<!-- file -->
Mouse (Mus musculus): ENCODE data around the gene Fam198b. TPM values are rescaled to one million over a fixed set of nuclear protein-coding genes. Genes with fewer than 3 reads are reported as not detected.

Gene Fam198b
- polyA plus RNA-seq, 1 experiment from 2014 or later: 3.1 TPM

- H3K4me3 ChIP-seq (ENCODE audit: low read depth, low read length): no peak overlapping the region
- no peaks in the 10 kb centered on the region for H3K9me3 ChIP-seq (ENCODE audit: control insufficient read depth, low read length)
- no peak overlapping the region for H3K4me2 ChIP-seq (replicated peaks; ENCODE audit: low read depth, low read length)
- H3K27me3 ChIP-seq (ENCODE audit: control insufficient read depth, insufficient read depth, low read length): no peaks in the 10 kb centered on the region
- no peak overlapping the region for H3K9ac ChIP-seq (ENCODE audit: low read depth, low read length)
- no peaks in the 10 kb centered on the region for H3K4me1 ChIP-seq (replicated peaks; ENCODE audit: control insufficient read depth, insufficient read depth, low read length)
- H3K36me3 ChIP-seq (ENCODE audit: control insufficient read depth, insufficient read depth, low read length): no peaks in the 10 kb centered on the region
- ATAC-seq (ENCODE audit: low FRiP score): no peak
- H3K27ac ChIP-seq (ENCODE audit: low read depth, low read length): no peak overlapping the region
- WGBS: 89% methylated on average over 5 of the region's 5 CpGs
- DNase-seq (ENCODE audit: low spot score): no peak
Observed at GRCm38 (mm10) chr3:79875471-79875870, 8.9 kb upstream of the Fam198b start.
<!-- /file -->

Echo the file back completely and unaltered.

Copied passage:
Mouse (Mus musculus): ENCODE data around the gene Fam198b. TPM values are rescaled to one million over a fixed set of nuclear protein-coding genes. Genes with fewer than 3 reads are reported as not detected.

Gene Fam198b
- polyA plus RNA-seq, 1 experiment from 2014 or later: 3.1 TPM

- H3K4me3 ChIP-seq (ENCODE audit: low read depth, low read length): no peak overlapping the region
- no peaks in the 10 kb centered on the region for H3K9me3 ChIP-seq (ENCODE audit: control insufficient read depth, low read length)
- no peak overlapping the region for H3K4me2 ChIP-seq (replicated peaks; ENCODE audit: low read depth, low read length)
- H3K27me3 ChIP-seq (ENCODE audit: control insufficient read depth, insufficient read depth, low read length): no peaks in the 10 kb centered on the region
- no peak overlapping the region for H3K9ac ChIP-seq (ENCODE audit: low read depth, low read length)
- no peaks in the 10 kb centered on the region for H3K4me1 ChIP-seq (replicated peaks; ENCODE audit: control insufficient read depth, insufficient read depth, low read length)
- H3K36me3 ChIP-seq (ENCODE audit: control insufficient read depth, insufficient read depth, low read length): no peaks in the 10 kb centered on the region
- ATAC-seq (ENCODE audit: low FRiP score): no peak
- H3K27ac ChIP-seq (ENCODE audit: low read depth, low read length): no peak overlapping the region
- WGBS: 89% methylated on average over 5 of the region's 5 CpGs
- DNase-seq (ENCODE audit: low spot score): no peak
Observed at GRCm38 (mm10) chr3:79875471-79875870, 8.9 kb upstream of the Fam198b start.